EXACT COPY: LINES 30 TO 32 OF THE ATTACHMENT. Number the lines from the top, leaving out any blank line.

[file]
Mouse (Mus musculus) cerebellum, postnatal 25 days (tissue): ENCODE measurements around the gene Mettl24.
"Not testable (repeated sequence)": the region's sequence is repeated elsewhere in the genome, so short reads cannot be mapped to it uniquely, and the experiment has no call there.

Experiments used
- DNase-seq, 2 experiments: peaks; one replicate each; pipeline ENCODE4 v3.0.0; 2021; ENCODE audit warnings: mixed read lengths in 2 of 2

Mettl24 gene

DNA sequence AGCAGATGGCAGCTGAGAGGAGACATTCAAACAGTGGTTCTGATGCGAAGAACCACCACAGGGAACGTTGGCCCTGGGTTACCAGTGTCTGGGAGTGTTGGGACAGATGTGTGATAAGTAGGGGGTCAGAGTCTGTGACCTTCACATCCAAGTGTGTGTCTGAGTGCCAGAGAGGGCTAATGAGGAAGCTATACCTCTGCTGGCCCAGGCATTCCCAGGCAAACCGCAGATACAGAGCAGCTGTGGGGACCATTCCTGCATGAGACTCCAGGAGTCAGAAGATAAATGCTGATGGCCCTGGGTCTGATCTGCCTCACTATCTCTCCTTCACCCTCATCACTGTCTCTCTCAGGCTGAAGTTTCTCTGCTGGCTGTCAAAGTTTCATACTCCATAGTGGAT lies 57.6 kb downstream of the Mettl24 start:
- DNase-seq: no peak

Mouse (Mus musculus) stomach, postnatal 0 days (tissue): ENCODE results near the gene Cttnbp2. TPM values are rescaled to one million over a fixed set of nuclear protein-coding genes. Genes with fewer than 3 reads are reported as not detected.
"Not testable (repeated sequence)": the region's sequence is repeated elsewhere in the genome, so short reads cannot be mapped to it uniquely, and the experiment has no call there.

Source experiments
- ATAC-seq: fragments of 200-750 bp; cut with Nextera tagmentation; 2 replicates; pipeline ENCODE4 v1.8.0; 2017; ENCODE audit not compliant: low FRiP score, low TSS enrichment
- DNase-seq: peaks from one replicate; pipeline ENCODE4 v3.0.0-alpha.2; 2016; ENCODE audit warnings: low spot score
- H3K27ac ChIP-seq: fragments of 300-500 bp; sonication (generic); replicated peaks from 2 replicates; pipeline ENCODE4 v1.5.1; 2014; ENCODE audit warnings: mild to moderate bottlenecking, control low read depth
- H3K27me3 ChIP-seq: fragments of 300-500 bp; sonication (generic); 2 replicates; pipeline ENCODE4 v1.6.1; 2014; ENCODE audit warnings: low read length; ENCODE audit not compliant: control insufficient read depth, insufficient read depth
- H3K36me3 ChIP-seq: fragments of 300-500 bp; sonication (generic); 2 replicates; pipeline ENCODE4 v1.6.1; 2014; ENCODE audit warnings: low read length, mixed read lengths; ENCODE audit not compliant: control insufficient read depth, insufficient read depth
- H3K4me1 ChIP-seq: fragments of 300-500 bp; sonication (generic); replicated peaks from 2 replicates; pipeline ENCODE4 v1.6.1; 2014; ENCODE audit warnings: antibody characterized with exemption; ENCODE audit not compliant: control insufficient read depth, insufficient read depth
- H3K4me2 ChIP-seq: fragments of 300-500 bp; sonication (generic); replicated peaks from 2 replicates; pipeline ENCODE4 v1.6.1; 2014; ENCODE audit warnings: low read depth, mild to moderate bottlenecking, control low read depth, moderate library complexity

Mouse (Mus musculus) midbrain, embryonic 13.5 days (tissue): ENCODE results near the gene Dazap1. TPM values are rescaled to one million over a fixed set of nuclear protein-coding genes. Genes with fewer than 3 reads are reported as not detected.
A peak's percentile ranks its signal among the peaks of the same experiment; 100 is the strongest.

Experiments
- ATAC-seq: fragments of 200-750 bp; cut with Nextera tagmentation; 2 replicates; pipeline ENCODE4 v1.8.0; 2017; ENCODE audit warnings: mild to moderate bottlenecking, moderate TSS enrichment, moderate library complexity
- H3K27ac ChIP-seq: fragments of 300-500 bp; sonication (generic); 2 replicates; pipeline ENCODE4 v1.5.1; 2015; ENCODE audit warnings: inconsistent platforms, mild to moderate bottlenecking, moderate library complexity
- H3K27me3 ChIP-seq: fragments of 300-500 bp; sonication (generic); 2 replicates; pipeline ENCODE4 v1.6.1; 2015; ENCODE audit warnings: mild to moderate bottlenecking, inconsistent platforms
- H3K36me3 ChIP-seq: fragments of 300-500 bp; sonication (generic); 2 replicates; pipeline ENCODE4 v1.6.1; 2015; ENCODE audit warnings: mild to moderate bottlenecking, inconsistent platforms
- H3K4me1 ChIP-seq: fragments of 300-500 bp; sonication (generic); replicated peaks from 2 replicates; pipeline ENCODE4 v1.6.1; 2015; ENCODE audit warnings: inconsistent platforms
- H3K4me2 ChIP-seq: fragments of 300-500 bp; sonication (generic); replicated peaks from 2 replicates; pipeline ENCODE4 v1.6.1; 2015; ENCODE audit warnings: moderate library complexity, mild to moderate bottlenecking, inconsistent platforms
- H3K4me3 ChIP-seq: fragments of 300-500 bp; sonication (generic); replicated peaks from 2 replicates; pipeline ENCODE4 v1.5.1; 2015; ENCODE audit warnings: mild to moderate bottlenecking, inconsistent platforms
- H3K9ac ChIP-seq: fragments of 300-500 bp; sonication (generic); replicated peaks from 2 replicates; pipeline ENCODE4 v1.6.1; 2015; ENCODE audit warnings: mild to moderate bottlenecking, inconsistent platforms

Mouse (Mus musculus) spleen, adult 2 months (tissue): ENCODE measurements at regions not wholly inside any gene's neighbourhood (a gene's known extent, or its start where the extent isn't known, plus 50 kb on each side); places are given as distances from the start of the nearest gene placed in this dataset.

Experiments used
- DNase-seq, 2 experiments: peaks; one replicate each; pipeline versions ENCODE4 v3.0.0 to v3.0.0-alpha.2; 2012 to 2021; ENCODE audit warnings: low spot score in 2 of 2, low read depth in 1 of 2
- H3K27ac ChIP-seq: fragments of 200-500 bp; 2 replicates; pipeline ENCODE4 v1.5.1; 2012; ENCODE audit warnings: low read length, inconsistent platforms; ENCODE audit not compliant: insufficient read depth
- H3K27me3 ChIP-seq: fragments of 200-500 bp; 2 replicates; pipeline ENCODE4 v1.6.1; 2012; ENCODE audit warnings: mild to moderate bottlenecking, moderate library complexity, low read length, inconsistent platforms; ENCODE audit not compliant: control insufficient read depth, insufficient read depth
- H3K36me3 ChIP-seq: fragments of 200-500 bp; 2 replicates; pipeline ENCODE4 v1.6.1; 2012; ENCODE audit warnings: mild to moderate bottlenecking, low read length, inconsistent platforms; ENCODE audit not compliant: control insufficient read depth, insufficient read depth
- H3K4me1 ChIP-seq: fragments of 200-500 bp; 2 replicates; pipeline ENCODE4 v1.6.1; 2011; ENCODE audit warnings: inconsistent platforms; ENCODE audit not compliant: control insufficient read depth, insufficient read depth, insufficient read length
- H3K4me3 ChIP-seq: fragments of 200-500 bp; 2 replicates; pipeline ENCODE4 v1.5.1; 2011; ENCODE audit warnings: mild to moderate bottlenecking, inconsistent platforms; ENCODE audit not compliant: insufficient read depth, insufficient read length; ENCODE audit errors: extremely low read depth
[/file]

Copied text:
Experiments used
- DNase-seq, 2 experiments: peaks; one replicate each; pipeline versions ENCODE4 v3.0.0 to v3.0.0-alpha.2; 2012 to 2021; ENCODE audit warnings: low spot score in 2 of 2, low read depth in 1 of 2
- H3K27ac ChIP-seq: fragments of 200-500 bp; 2 replicates; pipeline ENCODE4 v1.5.1; 2012; ENCODE audit warnings: low read length, inconsistent platforms; ENCODE audit not compliant: insufficient read depth